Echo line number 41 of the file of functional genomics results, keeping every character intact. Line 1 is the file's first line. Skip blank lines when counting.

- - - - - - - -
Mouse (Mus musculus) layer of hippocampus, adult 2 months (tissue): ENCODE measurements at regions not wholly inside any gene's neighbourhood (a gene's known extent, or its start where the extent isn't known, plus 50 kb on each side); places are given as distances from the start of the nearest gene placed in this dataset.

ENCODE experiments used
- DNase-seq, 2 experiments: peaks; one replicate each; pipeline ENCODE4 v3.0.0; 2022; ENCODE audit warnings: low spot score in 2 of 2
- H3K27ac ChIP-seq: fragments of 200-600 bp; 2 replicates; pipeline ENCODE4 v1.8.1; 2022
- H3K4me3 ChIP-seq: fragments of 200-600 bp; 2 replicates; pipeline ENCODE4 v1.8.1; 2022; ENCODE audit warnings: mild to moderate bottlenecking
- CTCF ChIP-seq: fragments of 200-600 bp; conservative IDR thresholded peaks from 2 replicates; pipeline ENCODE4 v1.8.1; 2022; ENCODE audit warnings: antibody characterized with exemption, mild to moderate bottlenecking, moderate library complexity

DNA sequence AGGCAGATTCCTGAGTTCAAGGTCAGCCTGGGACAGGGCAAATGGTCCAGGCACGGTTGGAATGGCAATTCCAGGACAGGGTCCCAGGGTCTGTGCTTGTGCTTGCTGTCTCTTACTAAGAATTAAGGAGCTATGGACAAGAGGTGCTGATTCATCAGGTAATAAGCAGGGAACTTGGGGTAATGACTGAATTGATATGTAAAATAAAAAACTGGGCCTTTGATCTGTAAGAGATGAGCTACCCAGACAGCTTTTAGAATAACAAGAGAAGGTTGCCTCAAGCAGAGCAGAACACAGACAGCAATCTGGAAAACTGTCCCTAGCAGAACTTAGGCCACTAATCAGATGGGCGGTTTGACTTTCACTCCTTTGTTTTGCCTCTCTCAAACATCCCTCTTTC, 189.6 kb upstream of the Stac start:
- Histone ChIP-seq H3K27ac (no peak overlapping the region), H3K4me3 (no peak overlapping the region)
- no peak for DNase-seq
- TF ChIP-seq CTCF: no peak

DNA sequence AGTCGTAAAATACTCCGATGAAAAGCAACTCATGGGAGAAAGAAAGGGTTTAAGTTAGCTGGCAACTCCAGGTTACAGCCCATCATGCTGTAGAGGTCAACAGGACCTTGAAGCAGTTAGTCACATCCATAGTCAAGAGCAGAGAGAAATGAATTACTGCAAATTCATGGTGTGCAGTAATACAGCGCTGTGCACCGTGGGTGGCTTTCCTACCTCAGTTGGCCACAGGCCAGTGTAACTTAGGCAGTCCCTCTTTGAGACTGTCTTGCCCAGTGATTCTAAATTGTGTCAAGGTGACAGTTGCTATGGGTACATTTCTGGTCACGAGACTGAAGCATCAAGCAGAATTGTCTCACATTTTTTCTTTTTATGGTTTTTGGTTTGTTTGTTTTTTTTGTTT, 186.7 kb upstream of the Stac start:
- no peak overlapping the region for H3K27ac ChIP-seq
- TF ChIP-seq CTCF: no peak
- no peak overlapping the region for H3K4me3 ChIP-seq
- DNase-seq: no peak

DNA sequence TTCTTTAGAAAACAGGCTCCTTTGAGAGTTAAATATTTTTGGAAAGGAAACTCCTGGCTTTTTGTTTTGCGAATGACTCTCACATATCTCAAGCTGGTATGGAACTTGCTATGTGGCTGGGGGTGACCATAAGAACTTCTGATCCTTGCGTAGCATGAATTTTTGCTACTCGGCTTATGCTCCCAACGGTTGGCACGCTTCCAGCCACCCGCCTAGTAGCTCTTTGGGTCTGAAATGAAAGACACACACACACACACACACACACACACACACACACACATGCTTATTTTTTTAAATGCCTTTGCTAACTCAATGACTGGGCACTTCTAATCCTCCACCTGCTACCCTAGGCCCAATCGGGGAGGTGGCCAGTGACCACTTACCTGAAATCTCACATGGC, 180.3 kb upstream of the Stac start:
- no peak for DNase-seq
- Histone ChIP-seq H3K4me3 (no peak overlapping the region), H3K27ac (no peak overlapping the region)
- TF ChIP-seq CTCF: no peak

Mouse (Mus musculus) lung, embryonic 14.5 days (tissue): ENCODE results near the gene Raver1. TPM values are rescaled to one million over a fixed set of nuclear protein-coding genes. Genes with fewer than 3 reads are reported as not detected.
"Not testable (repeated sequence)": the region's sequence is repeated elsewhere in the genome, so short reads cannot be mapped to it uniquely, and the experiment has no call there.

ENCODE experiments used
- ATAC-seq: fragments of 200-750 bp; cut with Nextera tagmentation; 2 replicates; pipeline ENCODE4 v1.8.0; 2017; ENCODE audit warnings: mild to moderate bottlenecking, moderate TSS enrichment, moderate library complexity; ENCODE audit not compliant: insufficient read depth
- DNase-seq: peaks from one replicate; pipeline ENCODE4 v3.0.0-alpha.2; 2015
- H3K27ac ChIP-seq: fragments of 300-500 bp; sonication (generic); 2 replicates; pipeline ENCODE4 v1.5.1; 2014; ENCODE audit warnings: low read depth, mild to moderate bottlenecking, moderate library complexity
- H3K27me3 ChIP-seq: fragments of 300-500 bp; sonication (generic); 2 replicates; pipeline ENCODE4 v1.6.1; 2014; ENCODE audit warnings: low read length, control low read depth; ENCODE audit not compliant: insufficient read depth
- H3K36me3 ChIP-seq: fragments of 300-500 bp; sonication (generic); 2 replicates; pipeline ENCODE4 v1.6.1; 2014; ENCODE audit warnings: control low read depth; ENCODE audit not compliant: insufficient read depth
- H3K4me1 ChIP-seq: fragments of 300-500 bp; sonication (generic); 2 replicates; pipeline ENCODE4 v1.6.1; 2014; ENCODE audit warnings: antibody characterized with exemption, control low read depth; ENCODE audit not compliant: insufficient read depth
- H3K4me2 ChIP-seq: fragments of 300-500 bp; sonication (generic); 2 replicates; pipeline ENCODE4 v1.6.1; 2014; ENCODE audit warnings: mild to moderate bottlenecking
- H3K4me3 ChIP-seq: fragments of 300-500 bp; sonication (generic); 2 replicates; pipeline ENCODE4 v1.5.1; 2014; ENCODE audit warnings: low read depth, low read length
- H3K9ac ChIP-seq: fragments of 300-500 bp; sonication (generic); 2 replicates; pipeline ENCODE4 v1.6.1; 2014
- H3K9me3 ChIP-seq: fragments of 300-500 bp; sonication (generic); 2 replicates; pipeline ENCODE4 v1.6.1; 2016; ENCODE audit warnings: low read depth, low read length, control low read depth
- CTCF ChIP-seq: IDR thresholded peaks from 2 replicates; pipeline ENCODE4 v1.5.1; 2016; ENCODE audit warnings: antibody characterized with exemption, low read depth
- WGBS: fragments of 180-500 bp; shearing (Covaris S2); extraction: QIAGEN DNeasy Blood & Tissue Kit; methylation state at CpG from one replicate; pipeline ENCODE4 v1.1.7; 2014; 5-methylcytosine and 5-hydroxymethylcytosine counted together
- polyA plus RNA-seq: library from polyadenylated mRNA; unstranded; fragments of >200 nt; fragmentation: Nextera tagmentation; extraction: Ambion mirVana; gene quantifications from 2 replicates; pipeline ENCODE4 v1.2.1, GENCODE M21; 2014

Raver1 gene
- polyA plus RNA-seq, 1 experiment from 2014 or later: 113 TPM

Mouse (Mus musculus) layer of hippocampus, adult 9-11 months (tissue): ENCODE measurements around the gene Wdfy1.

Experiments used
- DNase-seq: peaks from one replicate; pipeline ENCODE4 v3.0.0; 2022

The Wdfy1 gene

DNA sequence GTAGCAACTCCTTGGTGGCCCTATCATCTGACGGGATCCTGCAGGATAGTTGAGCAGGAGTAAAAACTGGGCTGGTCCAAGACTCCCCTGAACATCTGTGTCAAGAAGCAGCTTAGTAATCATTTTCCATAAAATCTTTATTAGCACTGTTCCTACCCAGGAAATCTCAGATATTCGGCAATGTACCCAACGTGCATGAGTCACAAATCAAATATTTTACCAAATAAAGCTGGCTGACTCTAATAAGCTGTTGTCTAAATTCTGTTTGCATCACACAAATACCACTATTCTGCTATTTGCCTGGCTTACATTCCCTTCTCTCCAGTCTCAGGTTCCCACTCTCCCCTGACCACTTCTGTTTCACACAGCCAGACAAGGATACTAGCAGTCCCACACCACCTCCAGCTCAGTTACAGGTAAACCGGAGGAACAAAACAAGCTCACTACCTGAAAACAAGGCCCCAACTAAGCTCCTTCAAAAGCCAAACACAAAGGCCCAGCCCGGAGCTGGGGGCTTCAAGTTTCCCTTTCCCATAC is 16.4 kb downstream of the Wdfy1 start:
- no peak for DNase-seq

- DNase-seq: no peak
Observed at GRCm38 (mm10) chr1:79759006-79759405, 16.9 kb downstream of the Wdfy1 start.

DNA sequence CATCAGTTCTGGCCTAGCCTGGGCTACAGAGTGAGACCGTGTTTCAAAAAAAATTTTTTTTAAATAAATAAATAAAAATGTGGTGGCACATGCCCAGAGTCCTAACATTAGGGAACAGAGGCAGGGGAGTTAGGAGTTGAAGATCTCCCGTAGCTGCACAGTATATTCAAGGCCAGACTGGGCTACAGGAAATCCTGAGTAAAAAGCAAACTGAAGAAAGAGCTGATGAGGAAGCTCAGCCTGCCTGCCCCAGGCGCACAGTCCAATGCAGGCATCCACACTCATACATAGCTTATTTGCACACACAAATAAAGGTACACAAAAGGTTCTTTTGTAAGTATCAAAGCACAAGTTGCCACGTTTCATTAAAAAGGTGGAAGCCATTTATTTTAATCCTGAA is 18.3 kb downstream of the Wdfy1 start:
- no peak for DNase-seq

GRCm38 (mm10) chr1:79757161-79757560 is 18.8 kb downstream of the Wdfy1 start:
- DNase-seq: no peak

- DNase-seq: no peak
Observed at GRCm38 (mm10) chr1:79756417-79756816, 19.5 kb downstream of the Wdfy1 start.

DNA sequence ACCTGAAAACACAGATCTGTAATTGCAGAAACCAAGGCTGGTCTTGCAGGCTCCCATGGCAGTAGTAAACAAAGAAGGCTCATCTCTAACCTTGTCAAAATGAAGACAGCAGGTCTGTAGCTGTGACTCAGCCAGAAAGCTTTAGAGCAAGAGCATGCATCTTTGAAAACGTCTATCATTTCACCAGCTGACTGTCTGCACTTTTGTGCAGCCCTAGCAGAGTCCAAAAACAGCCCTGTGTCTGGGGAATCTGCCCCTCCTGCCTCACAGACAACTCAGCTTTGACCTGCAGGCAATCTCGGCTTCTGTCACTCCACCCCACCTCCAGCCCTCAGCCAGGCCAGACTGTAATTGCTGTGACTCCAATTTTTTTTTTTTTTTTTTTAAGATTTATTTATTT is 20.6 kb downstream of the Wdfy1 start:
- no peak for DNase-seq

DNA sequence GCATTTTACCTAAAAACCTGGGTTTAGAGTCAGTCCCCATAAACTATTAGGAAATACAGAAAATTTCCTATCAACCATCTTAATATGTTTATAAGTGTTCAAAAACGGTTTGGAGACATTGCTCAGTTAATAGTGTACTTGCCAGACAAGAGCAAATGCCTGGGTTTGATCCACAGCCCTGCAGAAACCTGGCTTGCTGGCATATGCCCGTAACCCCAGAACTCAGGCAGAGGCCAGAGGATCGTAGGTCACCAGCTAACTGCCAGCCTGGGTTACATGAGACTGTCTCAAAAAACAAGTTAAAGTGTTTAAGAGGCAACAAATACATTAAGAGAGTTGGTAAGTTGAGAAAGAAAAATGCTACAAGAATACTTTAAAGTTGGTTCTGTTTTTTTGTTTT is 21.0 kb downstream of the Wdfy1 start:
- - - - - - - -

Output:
The Wdfy1 gene